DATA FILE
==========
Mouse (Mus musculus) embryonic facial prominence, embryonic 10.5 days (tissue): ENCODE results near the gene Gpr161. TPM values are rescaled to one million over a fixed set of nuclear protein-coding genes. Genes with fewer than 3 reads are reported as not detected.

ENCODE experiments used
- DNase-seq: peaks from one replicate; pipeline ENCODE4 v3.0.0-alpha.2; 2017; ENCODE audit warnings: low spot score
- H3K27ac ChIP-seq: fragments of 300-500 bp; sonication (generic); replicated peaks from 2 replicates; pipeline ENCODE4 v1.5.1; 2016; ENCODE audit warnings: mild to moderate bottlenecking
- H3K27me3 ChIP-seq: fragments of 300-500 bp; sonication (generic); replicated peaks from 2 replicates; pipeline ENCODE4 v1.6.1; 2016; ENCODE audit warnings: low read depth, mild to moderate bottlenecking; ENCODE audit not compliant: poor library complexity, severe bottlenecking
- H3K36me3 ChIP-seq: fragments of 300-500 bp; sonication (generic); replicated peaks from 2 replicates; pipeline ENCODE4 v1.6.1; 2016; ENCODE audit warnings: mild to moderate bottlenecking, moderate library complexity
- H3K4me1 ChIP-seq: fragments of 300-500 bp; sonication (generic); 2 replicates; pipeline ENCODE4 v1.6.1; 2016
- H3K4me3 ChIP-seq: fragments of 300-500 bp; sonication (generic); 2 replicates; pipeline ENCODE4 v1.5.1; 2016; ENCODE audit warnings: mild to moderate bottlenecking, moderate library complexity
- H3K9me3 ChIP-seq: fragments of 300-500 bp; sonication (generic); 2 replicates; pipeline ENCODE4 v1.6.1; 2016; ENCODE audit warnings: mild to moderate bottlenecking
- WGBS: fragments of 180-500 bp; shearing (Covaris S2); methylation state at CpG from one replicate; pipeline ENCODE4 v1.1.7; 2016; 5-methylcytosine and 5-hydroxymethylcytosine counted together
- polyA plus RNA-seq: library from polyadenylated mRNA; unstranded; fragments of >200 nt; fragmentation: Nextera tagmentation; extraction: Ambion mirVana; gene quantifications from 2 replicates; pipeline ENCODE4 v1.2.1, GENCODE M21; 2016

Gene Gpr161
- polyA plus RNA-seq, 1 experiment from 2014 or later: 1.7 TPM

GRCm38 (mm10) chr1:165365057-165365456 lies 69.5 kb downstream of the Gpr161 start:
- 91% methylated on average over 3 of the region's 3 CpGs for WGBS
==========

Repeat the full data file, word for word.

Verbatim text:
Mouse (Mus musculus) embryonic facial prominence, embryonic 10.5 days (tissue): ENCODE results near the gene Gpr161. TPM values are rescaled to one million over a fixed set of nuclear protein-coding genes. Genes with fewer than 3 reads are reported as not detected.

ENCODE experiments used
- DNase-seq: peaks from one replicate; pipeline ENCODE4 v3.0.0-alpha.2; 2017; ENCODE audit warnings: low spot score
- H3K27ac ChIP-seq: fragments of 300-500 bp; sonication (generic); replicated peaks from 2 replicates; pipeline ENCODE4 v1.5.1; 2016; ENCODE audit warnings: mild to moderate bottlenecking
- H3K27me3 ChIP-seq: fragments of 300-500 bp; sonication (generic); replicated peaks from 2 replicates; pipeline ENCODE4 v1.6.1; 2016; ENCODE audit warnings: low read depth, mild to moderate bottlenecking; ENCODE audit not compliant: poor library complexity, severe bottlenecking
- H3K36me3 ChIP-seq: fragments of 300-500 bp; sonication (generic); replicated peaks from 2 replicates; pipeline ENCODE4 v1.6.1; 2016; ENCODE audit warnings: mild to moderate bottlenecking, moderate library complexity
- H3K4me1 ChIP-seq: fragments of 300-500 bp; sonication (generic); 2 replicates; pipeline ENCODE4 v1.6.1; 2016
- H3K4me3 ChIP-seq: fragments of 300-500 bp; sonication (generic); 2 replicates; pipeline ENCODE4 v1.5.1; 2016; ENCODE audit warnings: mild to moderate bottlenecking, moderate library complexity
- H3K9me3 ChIP-seq: fragments of 300-500 bp; sonication (generic); 2 replicates; pipeline ENCODE4 v1.6.1; 2016; ENCODE audit warnings: mild to moderate bottlenecking
- WGBS: fragments of 180-500 bp; shearing (Covaris S2); methylation state at CpG from one replicate; pipeline ENCODE4 v1.1.7; 2016; 5-methylcytosine and 5-hydroxymethylcytosine counted together
- polyA plus RNA-seq: library from polyadenylated mRNA; unstranded; fragments of >200 nt; fragmentation: Nextera tagmentation; extraction: Ambion mirVana; gene quantifications from 2 replicates; pipeline ENCODE4 v1.2.1, GENCODE M21; 2016

Gene Gpr161
- polyA plus RNA-seq, 1 experiment from 2014 or later: 1.7 TPM

GRCm38 (mm10) chr1:165365057-165365456 lies 69.5 kb downstream of the Gpr161 start:
- 91% methylated on average over 3 of the region's 3 CpGs for WGBS